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DRAMA DRIVES MCI ADS DARLENE AND CO-WORKERS SUCCEED LITTLE ANNA PAQUIN

By Published on .

If the Taster's Choice couple had fallen in love at work, there would have been no better place than MCI's Gramercy Press.

Gramercy Press is the fictitious publishing company that's the setting for a new ad campaign for the networkMCI Business service. But instead of a twosome cooing over coffee, viewers will be treated to the soap opera-like activities of Darlene the receptionist and her co-workers.

There are intriguing characters, tricky office politics and hints of romance in the 12-part commercial series from MCI Communications Corp.

The estimated $25 million campaign kicked off Sept. 2. Two widely aired 15-second network teaser spots starring Darlene closely resembled a promotion for a new TV series.

Created by New York agency Messner Vetere Berger McNamee Schmetterer/Euro RSCG, the drama began in earnest Sept. 9 with a :90 providing plot background on Darlene and 10 of her fictitious co-workers. Darlene, a brunette in her late 20s, began the series by telling viewers: "See these people? They work for Gramercy Press. Their lives are about to change utterly. How? I can't talk about it on the elevator," which was jammed with harried-looking co-workers.

The rest of the series, all :30s, will unfold in the next several weeks, each introducing a new chapter of life at Gramercy Press-and how networkMCI Business telecommunications products solved the company's problems.

Of course, the series will build to a climactic final episode in its bid to slice through the clutter of "horribly boring" business-targeted telecommunications advertising, said Mark Pettit, a spokesman for MCI Business Markets.

Targeting business decisionmakers at companies of all sizes, the marketer hopes viewers will tune in to the drama, enhancing MCI's overall brand awareness.

"People love stories, and we wanted to use a dramatic plot to show the fear, the interpersonal dealings and the struggles people are facing in dealing with high technology applications in business. There's a lot of fear," Mr. Pettit said.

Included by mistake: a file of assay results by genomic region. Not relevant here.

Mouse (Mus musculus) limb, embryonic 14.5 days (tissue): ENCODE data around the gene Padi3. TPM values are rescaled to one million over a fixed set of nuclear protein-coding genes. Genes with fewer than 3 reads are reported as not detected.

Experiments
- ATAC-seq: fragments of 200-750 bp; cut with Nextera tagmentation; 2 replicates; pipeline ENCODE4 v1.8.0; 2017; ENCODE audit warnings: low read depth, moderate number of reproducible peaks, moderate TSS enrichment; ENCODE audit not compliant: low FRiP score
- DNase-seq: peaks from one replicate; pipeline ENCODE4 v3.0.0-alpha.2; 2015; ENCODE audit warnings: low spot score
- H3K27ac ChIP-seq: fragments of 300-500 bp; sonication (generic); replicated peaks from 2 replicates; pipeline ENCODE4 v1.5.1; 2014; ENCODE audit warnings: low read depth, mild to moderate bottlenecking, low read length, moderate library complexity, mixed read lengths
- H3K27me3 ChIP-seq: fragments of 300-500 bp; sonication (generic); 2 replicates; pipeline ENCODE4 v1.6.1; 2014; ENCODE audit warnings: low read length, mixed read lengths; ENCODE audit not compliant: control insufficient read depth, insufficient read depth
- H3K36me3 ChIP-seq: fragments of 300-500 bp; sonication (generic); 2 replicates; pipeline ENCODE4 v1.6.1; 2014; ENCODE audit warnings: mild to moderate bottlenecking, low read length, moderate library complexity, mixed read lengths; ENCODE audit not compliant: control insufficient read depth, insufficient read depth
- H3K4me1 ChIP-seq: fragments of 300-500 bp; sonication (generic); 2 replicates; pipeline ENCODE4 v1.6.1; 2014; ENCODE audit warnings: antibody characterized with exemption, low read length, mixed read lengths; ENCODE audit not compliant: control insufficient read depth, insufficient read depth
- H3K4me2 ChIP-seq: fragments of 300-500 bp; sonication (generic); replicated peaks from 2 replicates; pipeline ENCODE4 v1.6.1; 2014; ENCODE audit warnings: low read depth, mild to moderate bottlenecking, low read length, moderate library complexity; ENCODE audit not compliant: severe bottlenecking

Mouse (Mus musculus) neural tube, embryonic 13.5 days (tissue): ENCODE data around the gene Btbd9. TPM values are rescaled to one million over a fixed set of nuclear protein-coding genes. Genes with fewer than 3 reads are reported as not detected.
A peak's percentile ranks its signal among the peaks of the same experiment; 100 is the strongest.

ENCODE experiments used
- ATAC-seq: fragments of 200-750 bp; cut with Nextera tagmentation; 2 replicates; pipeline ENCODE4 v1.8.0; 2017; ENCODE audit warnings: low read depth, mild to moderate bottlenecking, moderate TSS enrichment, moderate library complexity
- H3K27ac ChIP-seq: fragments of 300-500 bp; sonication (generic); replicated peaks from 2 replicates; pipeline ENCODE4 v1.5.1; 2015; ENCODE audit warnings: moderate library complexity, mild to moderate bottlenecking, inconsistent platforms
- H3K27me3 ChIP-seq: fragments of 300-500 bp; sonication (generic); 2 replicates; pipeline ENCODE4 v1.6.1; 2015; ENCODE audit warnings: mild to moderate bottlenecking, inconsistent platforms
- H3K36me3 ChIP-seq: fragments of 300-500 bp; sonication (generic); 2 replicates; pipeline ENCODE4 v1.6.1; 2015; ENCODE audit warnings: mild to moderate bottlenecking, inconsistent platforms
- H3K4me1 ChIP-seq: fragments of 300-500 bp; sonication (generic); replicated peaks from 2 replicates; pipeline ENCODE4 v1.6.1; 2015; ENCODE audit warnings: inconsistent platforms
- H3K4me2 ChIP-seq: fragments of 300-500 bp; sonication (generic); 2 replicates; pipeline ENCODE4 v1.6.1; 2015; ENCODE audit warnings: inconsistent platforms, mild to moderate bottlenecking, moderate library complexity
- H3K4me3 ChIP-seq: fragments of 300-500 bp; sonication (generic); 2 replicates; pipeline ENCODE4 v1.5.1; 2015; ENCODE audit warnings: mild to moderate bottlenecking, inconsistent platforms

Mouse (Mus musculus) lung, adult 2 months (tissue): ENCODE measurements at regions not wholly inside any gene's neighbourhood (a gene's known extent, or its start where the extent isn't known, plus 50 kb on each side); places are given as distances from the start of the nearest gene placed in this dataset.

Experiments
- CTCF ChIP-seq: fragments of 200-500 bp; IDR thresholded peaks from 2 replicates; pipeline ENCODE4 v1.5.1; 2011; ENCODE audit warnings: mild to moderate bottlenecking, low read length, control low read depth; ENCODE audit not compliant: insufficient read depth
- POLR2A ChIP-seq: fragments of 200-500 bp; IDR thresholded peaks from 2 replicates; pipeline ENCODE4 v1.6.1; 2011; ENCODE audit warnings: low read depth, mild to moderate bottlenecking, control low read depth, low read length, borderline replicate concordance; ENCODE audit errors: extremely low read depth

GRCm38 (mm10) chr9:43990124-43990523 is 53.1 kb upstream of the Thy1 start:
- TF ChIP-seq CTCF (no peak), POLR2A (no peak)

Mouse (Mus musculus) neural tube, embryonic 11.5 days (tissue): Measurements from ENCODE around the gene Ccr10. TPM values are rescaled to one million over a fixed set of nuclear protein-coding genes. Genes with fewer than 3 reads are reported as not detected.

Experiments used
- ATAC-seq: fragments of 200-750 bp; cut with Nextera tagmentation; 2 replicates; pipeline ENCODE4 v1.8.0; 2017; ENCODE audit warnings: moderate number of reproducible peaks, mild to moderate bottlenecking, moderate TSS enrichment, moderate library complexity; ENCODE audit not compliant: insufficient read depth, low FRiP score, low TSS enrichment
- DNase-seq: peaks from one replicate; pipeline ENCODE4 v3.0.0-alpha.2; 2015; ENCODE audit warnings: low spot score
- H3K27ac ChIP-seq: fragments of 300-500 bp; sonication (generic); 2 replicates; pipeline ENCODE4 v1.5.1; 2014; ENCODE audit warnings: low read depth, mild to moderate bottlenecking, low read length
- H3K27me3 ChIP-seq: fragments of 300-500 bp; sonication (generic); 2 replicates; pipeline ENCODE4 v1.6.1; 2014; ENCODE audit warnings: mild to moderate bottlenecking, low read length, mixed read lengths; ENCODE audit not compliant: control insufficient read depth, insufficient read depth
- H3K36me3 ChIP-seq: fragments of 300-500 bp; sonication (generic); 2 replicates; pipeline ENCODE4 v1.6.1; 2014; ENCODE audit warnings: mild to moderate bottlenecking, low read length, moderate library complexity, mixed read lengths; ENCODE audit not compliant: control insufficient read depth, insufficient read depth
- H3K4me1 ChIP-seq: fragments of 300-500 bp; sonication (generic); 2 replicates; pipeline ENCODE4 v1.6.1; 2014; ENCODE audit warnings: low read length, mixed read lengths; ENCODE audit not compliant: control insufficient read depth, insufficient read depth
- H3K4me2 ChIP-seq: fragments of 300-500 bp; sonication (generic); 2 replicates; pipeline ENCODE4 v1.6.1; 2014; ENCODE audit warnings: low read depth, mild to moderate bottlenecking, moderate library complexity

MCI admitted its tactic borrows a bit from the series of TV spots featuring Nestle Beverage Co.'s Taster's Choice couple, created by McCann-Erickson Worldwide-and other series for Eveready Battery Co.'s Energizer (Chiat/Day, Venice, Calif.) last year and Unilever's Ragu (Waring & LaRosa, New York) in 1988. But Mr. Pettit said MCI's goal was to create true-life, enthralling drama.

MCI's shift to soap opera from surrealism marks its first product-specific effort for networkMCI, launched last January with highly publicized spots starring Anna Paquin, the 11-year-old Oscar-winning star of "The Piano." In that surreal campaign, Anna provided a childlike interpretation of the future of digital communications and the information superhighway.

"We got people's attention with that campaign, and we got them thinking," Mr. Pettit said. "Now we're going to apply networkMCI to our Business Markets division, bringing the vision down to a visual, and to specific products and services we offer."

Those offerings include a wide range of global long-distance calling services, equipment networking, data transfer, the management of incoming and outgoing calls, and the integration of complex computer applications with telecommunications technology.

Unlike its first networkMCI campaign, "Gramercy Press" won't use well-known actors or actresses, Mr. Pettit said.

But will there be romance between Darlene and one of her co-workers by the final episode?

Mr. Pettit confided: "Let's just say that love isn't always returned."

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